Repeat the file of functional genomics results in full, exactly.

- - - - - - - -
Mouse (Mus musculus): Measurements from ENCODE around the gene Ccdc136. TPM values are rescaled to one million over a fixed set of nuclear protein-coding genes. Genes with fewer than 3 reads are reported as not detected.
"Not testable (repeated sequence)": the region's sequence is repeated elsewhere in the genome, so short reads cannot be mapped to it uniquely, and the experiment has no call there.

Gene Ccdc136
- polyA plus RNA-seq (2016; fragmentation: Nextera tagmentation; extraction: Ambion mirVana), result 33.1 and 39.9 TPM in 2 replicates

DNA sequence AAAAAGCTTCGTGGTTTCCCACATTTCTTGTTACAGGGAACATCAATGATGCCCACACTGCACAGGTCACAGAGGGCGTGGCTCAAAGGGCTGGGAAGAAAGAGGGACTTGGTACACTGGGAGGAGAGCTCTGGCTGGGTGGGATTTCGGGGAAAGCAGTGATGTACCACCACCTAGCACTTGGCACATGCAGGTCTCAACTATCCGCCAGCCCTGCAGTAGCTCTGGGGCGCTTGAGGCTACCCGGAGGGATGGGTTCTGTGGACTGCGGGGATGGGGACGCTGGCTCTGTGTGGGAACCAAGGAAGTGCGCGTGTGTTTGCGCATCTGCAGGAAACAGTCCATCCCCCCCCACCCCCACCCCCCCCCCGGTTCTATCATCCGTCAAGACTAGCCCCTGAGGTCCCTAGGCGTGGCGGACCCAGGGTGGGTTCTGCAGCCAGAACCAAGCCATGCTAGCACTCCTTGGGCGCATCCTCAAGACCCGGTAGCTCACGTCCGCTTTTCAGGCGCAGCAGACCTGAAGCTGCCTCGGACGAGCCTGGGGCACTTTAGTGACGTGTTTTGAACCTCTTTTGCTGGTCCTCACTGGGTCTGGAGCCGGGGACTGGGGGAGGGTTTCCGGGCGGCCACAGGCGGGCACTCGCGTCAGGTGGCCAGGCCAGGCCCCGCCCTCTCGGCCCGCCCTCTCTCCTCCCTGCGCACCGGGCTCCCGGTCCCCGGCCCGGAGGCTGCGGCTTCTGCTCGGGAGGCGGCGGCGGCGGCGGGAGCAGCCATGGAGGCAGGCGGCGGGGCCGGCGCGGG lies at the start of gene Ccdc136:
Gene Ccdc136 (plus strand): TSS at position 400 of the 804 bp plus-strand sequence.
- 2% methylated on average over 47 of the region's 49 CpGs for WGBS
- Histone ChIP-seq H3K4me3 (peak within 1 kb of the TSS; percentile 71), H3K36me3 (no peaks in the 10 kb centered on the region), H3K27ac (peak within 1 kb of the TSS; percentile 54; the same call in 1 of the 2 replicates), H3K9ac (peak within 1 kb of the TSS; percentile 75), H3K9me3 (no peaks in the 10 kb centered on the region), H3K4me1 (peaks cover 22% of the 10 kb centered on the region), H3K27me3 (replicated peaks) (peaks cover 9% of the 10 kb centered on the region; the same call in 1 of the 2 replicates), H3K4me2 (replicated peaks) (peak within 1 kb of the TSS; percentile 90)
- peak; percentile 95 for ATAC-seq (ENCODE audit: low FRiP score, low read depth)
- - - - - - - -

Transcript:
Mouse (Mus musculus): Measurements from ENCODE around the gene Ccdc136. TPM values are rescaled to one million over a fixed set of nuclear protein-coding genes. Genes with fewer than 3 reads are reported as not detected.
"Not testable (repeated sequence)": the region's sequence is repeated elsewhere in the genome, so short reads cannot be mapped to it uniquely, and the experiment has no call there.

Gene Ccdc136
- polyA plus RNA-seq (2016; fragmentation: Nextera tagmentation; extraction: Ambion mirVana), result 33.1 and 39.9 TPM in 2 replicates

DNA sequence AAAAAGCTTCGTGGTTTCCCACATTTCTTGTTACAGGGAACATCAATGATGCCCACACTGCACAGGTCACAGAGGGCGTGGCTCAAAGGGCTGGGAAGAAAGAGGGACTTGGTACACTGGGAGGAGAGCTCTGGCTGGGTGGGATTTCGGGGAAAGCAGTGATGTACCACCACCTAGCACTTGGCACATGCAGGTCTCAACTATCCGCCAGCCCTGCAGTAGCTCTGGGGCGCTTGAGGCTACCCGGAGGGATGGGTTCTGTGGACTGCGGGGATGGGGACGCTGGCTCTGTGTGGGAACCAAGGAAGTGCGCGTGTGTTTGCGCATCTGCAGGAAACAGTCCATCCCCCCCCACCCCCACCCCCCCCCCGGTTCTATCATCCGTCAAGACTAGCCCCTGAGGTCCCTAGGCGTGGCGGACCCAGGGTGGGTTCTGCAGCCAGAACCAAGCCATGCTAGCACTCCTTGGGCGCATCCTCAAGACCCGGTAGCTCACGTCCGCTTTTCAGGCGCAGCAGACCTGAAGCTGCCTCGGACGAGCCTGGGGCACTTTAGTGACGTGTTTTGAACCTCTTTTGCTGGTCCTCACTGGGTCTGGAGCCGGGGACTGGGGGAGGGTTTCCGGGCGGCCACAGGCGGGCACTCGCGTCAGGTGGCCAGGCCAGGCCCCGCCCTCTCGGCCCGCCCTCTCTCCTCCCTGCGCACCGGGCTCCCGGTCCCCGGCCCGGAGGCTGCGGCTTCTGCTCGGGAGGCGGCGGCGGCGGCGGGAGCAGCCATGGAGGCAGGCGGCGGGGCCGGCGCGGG lies at the start of gene Ccdc136:
Gene Ccdc136 (plus strand): TSS at position 400 of the 804 bp plus-strand sequence.
- 2% methylated on average over 47 of the region's 49 CpGs for WGBS
- Histone ChIP-seq H3K4me3 (peak within 1 kb of the TSS; percentile 71), H3K36me3 (no peaks in the 10 kb centered on the region), H3K27ac (peak within 1 kb of the TSS; percentile 54; the same call in 1 of the 2 replicates), H3K9ac (peak within 1 kb of the TSS; percentile 75), H3K9me3 (no peaks in the 10 kb centered on the region), H3K4me1 (peaks cover 22% of the 10 kb centered on the region), H3K27me3 (replicated peaks) (peaks cover 9% of the 10 kb centered on the region; the same call in 1 of the 2 replicates), H3K4me2 (replicated peaks) (peak within 1 kb of the TSS; percentile 90)
- peak; percentile 95 for ATAC-seq (ENCODE audit: low FRiP score, low read depth)